Choosing the two trend values wisely can
produce credible results. By letting the
system calculate the two trend factors
on data from August 2008 through December 2010, and comparing that with
actual results, I get an R-squared value
of .927—a very high positive correlation.
In tracking results without the benefit of
knowing what the best trend values are, I
produce results with an R-squared value
of .884 for the same time period.
Figure 2 shows the relative accuracy
between picking the trends at the time
of calculation versus those trends that
represent what could have been, with
hindsight, 100 percent accurate in picking
those values. ( I chose that period because
it represented the most stable time of my
disbursement system issues.)
The speed-up of payments in which my
company is engaged ultimately will make
the Month 1 completion factors more
stable. Still, the Month 1 completion fac-
tors always will be more volatile than
Month 2 (and Month 2 more volatile
than Month 3, and so on). Both the pay
cycle method described by Andrew Sa-
vona and the pertinent day process that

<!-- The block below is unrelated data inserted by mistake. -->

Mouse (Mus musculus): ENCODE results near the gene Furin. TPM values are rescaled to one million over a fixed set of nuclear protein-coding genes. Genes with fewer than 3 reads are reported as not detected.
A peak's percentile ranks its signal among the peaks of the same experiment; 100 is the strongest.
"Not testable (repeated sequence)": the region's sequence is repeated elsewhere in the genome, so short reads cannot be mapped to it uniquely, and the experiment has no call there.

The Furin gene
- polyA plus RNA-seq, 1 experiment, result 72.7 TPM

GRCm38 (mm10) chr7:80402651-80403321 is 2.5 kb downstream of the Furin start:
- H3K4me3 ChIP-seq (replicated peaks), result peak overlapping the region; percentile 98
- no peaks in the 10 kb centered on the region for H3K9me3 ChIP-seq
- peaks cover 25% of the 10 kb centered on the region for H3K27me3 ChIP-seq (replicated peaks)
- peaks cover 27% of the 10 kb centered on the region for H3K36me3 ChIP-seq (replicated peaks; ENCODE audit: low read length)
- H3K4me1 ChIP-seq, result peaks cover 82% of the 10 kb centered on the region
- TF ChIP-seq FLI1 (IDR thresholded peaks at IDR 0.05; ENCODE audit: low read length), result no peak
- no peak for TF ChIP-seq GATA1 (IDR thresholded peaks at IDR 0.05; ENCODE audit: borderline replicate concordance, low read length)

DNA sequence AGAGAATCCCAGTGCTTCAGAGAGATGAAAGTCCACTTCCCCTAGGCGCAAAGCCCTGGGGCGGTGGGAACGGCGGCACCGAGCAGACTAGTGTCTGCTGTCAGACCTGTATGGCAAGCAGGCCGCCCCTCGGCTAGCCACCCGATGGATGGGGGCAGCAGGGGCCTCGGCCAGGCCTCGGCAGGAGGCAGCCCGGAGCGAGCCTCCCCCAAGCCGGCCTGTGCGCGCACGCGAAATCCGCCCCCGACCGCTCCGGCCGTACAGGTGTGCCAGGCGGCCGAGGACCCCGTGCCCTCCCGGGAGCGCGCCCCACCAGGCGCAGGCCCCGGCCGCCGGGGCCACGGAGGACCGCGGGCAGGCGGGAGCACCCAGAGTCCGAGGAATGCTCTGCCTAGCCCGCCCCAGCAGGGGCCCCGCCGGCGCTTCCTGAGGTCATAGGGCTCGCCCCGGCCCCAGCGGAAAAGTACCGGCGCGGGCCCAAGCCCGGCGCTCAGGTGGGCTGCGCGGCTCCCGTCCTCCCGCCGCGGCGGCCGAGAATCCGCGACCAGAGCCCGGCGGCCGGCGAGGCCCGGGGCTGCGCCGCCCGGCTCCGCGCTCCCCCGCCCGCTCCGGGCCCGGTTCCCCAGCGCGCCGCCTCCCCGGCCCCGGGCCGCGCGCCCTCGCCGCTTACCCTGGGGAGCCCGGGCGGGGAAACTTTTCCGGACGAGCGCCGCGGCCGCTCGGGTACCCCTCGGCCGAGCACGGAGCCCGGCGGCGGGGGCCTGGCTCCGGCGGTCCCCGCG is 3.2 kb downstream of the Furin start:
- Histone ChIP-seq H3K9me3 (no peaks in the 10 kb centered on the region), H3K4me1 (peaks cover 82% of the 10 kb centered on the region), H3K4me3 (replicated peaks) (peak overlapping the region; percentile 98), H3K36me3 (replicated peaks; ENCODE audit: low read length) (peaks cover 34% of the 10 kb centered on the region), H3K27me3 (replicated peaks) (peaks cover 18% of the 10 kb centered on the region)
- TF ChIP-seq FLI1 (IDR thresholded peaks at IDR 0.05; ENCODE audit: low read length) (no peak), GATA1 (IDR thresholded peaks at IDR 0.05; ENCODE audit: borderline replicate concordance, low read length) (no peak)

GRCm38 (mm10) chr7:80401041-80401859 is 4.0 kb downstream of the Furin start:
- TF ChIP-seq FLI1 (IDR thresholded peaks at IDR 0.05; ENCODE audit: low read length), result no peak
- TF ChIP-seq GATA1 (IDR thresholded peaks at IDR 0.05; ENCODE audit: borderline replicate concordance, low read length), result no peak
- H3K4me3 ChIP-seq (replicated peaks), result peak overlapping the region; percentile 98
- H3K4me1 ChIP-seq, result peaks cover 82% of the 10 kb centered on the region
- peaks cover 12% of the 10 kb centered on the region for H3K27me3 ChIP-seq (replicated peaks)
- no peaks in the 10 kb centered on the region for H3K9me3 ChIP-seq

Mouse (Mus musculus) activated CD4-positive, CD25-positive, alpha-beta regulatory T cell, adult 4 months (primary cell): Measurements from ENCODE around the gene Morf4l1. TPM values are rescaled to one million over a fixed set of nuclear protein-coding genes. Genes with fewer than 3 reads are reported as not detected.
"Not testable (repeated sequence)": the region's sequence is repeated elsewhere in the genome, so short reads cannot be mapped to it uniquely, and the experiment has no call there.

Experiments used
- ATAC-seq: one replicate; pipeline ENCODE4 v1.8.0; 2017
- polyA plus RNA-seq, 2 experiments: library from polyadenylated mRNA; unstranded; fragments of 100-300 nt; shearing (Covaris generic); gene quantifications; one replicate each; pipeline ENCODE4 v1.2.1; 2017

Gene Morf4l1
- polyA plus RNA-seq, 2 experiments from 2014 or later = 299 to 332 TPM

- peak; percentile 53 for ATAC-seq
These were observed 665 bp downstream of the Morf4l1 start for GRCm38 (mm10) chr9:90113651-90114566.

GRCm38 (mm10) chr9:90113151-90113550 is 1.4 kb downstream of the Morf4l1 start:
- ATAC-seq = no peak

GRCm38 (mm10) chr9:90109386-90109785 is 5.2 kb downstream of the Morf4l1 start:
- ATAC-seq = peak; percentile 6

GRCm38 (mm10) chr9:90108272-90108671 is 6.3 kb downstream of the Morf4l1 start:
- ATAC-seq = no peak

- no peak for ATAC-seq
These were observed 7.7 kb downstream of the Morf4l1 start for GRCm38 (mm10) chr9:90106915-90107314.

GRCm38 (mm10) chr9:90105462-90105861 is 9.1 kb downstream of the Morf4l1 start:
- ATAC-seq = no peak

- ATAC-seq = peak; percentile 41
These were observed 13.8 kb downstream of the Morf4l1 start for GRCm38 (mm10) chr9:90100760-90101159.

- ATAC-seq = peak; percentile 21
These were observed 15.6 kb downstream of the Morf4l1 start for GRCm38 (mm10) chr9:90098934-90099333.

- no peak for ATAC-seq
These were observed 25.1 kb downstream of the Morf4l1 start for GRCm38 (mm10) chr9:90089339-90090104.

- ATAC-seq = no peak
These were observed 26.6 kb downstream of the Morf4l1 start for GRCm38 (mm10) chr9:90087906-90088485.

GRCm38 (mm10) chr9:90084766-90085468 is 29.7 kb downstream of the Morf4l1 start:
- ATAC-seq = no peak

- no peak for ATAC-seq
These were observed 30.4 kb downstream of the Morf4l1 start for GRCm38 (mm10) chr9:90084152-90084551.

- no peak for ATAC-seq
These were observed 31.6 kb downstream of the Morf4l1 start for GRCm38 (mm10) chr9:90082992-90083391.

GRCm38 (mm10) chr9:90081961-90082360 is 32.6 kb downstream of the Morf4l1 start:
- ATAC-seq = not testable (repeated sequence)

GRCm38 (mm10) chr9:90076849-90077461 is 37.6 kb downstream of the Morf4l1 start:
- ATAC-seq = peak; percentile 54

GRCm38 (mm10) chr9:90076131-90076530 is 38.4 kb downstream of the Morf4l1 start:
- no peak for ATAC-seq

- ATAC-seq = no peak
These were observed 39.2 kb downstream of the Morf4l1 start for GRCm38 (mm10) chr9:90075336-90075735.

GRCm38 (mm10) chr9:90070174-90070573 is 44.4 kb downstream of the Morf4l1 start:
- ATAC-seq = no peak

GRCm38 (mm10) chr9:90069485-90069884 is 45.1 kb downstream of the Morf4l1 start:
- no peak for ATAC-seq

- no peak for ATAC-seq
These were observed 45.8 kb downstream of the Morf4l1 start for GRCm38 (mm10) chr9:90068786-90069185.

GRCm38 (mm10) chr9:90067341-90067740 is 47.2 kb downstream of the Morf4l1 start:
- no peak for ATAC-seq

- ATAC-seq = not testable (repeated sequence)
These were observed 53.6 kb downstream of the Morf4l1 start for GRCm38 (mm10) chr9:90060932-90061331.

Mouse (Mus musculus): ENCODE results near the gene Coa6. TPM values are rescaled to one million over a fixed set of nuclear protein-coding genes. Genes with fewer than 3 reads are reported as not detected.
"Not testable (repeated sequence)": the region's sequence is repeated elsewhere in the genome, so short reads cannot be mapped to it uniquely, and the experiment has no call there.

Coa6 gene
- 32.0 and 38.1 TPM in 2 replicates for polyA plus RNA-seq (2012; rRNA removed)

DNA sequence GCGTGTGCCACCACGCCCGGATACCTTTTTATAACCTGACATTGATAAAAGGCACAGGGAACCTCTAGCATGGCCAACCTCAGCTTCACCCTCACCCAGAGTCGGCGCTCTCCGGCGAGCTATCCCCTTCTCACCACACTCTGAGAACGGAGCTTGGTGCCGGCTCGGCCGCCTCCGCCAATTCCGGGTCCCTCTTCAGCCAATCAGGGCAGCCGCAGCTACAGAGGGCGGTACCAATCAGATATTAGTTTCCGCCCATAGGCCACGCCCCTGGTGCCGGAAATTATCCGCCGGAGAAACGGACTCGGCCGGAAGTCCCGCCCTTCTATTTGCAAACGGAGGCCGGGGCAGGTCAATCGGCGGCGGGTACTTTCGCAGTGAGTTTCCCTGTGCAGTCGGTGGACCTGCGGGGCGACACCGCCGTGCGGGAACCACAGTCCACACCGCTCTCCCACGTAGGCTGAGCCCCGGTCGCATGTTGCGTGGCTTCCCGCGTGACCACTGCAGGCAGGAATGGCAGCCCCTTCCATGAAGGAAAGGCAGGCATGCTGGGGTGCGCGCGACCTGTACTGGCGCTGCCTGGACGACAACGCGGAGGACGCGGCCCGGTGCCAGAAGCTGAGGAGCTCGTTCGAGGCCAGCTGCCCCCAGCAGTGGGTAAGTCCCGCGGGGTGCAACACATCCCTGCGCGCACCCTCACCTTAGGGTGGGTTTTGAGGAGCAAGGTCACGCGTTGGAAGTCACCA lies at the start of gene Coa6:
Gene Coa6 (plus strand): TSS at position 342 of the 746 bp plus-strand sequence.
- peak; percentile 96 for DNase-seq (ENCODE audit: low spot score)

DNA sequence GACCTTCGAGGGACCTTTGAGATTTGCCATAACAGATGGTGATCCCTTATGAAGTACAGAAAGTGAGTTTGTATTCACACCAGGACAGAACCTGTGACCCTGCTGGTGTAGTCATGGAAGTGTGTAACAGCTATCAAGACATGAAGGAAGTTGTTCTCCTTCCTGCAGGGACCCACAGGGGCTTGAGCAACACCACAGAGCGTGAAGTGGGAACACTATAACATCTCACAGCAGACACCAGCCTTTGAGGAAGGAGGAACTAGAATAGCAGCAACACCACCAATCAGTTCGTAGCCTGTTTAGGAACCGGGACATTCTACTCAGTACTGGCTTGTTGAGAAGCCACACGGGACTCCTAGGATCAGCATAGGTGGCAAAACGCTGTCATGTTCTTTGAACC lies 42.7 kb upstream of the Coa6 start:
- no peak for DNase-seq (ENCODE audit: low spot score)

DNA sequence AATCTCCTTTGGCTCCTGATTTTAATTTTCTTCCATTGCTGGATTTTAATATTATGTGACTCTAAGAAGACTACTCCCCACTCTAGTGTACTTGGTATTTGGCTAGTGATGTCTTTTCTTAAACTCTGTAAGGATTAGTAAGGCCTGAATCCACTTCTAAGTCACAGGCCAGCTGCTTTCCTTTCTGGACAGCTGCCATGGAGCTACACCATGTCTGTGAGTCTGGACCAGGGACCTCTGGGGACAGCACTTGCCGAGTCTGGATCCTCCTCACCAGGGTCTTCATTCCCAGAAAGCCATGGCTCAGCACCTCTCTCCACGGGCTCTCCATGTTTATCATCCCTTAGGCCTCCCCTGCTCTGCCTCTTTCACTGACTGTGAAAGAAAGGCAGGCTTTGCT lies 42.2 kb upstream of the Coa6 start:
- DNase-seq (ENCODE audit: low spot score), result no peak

I describe seek to enhance the predict-
ability of the ultimate claims incurred for
a particular month. Although my data are
irregular because of the increase in pay-
ment speed embedded within, I believe
both techniques can work together to
produce increased predictability.
100 percent accurate result. It would be
interesting to see the optimum weighting
of the two methods necessary to produce
the most accurate results. I will work on
doing that once I have enough data points
sufficiently timed not to be influenced by
our disbursement system issue.
I enjoy the challenge of creating accurate claims reserving estimates. The
value of increased accuracy in claims
reserving not only makes for more accurate financial statements; it produces
more accurate completion factors, restates, and PPs. These gained accuracies
benefit not just the financial statements
but also financial reporting, forecasting,
rate-making, and other miscellaneous reporting activities.
LOUIS KORB is director of corporate
actuarial for Medical Mutual of Ohio
This article is solely the opinion of its author.
It does not express the official policy of the
American Academy of Actuaries; nor does it
necessarily reflect the opinions of the Academy’s
individual officers, members, or staff.